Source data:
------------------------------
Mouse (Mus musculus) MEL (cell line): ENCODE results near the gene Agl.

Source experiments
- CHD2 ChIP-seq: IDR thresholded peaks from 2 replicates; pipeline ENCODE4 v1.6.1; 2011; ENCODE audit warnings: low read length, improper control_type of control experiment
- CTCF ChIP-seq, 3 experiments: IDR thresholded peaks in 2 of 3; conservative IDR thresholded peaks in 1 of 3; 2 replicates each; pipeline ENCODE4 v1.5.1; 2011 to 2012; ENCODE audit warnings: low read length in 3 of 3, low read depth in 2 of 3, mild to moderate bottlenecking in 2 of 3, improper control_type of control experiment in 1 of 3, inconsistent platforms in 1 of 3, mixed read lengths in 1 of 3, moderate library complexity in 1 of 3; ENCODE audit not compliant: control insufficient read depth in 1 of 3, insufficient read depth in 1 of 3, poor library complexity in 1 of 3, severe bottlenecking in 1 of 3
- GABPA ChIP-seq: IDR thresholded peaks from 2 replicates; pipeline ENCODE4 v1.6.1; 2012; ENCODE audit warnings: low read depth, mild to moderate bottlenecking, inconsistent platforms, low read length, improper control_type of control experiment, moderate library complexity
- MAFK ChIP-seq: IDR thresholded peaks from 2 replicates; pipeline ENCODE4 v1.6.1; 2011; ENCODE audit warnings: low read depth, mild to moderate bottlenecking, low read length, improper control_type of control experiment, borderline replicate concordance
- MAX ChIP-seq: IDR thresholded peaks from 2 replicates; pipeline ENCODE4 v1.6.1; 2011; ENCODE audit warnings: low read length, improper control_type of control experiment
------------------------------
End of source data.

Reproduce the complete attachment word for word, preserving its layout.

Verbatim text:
Mouse (Mus musculus) MEL (cell line): ENCODE results near the gene Agl.

Source experiments
- CHD2 ChIP-seq: IDR thresholded peaks from 2 replicates; pipeline ENCODE4 v1.6.1; 2011; ENCODE audit warnings: low read length, improper control_type of control experiment
- CTCF ChIP-seq, 3 experiments: IDR thresholded peaks in 2 of 3; conservative IDR thresholded peaks in 1 of 3; 2 replicates each; pipeline ENCODE4 v1.5.1; 2011 to 2012; ENCODE audit warnings: low read length in 3 of 3, low read depth in 2 of 3, mild to moderate bottlenecking in 2 of 3, improper control_type of control experiment in 1 of 3, inconsistent platforms in 1 of 3, mixed read lengths in 1 of 3, moderate library complexity in 1 of 3; ENCODE audit not compliant: control insufficient read depth in 1 of 3, insufficient read depth in 1 of 3, poor library complexity in 1 of 3, severe bottlenecking in 1 of 3
- GABPA ChIP-seq: IDR thresholded peaks from 2 replicates; pipeline ENCODE4 v1.6.1; 2012; ENCODE audit warnings: low read depth, mild to moderate bottlenecking, inconsistent platforms, low read length, improper control_type of control experiment, moderate library complexity
- MAFK ChIP-seq: IDR thresholded peaks from 2 replicates; pipeline ENCODE4 v1.6.1; 2011; ENCODE audit warnings: low read depth, mild to moderate bottlenecking, low read length, improper control_type of control experiment, borderline replicate concordance
- MAX ChIP-seq: IDR thresholded peaks from 2 replicates; pipeline ENCODE4 v1.6.1; 2011; ENCODE audit warnings: low read length, improper control_type of control experiment